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J Epidemiol Community Health. 2001 Mar;55(3):191-7.

Partitioned prostate cancer prevalence estimates: an informative measure of the disease burden.

Author information

  • Department of Health Science, College of Health and Human Performance, Brigham Young University, Provo, USA. Ray_Merrill@byu.edu



Public health burden of disease is often measured using prevalence statistics. Prevalence of invasive prostate cancer in the United States is presented according to age at diagnosis, time from diagnosis, geographical area, and two races (white and black).


Invasive prostate cancer data from the Surveillance, Epidemiology, and End Results (SEER) Program of the National Cancer Institute is used for obtaining prevalence estimates.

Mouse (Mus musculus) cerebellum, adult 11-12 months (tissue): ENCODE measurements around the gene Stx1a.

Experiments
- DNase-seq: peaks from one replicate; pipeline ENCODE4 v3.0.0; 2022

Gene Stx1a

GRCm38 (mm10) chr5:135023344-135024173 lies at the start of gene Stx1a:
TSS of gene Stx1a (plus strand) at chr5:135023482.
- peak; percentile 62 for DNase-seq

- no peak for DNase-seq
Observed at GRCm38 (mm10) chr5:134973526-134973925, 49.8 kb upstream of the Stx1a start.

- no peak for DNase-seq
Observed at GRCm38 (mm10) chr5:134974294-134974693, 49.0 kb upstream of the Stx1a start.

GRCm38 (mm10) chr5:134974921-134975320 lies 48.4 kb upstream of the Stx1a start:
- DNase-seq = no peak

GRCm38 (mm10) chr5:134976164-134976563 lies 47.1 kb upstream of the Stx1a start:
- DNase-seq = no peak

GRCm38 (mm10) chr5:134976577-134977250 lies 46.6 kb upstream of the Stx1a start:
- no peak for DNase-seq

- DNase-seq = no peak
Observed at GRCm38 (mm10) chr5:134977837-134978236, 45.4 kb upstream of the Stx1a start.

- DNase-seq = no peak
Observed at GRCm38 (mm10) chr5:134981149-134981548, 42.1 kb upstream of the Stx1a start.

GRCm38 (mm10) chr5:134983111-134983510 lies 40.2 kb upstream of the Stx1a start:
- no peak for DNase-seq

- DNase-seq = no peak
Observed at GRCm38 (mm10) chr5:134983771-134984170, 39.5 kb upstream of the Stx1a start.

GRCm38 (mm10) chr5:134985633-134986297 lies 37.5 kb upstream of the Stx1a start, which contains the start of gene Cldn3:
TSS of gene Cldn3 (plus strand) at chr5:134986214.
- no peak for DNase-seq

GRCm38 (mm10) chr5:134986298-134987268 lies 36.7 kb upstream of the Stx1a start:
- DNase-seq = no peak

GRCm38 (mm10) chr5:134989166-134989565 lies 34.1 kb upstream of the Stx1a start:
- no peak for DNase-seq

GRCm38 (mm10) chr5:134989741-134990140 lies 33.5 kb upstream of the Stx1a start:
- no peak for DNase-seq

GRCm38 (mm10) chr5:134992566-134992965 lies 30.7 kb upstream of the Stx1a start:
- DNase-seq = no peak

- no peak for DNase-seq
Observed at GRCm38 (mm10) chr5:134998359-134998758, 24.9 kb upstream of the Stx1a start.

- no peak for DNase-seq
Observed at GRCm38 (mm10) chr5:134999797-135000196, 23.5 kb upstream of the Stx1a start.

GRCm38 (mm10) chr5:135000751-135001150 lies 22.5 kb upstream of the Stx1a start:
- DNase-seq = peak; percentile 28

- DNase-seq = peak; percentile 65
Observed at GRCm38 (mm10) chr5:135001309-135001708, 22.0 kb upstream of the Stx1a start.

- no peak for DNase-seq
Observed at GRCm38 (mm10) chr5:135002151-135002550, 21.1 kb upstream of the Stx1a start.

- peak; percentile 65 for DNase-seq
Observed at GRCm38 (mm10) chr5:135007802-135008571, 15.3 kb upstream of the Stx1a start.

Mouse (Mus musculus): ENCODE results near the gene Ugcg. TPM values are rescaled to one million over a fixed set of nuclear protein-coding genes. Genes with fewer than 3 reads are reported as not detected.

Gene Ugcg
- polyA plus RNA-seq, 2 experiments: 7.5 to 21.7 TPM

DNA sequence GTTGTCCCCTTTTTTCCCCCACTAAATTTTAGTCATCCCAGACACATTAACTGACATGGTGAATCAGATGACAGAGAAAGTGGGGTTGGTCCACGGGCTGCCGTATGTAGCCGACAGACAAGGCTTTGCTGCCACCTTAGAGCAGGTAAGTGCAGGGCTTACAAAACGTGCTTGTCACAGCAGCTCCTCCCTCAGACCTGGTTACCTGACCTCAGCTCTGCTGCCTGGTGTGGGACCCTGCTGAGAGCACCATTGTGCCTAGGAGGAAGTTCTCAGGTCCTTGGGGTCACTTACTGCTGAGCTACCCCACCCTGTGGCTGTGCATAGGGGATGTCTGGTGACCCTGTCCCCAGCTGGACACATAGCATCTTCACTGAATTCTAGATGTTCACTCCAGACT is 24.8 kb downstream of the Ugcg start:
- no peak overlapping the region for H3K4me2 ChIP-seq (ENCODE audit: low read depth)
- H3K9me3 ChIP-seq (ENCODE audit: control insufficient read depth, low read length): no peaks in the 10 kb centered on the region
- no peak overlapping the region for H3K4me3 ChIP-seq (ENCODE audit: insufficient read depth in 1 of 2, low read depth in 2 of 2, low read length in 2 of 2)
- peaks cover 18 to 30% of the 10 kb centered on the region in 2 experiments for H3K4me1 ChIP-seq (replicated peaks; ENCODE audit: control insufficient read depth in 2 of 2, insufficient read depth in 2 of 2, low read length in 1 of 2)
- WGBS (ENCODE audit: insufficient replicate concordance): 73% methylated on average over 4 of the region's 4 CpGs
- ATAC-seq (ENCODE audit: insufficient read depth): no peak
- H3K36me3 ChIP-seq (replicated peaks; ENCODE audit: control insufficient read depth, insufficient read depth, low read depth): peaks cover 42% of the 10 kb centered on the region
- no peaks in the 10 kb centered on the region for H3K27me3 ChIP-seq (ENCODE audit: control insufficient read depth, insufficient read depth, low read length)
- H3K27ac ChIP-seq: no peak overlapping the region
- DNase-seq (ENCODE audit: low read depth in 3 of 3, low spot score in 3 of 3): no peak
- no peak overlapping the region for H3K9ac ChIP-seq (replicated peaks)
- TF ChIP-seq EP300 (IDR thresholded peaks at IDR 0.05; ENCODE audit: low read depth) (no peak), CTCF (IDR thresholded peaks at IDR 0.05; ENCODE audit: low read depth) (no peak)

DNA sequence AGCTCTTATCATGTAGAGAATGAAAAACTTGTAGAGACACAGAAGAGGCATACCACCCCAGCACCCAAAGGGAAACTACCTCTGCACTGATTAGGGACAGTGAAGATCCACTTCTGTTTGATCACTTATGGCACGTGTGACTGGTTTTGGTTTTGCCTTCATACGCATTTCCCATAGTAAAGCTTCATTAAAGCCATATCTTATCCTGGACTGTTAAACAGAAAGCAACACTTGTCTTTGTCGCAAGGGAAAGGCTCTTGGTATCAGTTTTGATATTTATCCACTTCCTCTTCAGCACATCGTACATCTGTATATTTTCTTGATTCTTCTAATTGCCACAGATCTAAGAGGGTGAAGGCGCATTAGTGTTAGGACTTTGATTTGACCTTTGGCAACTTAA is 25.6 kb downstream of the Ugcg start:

Despite falling prostate cancer incidence rates, the prevalence of this disease continues to rise for both white and black men. Black men diagnosed at ages 60 years and older experience lower levels of prevalence of prostate cancer than white men because of poorer survival and a smaller proportion of black men living to older ages where the disease becomes common. Black men require fewer years of follow up than white men to capture over 99% of prevalent cases (that is, 14 years versus 16 years, respectively). Prevalence estimates in the United States are traditionally based on Connecticut data. On 1 January 1997, United States prostate cancer prevalence estimates based on Connecticut are overestimated for white men and underestimated for black men.


Partitioned prevalence estimates may provide a more meaningful and informative measure of the disease burden than conventional prevalence estimates. Prostate cancer prevalence estimates based on SEER rather than Connecticut data are better representative of the United States.

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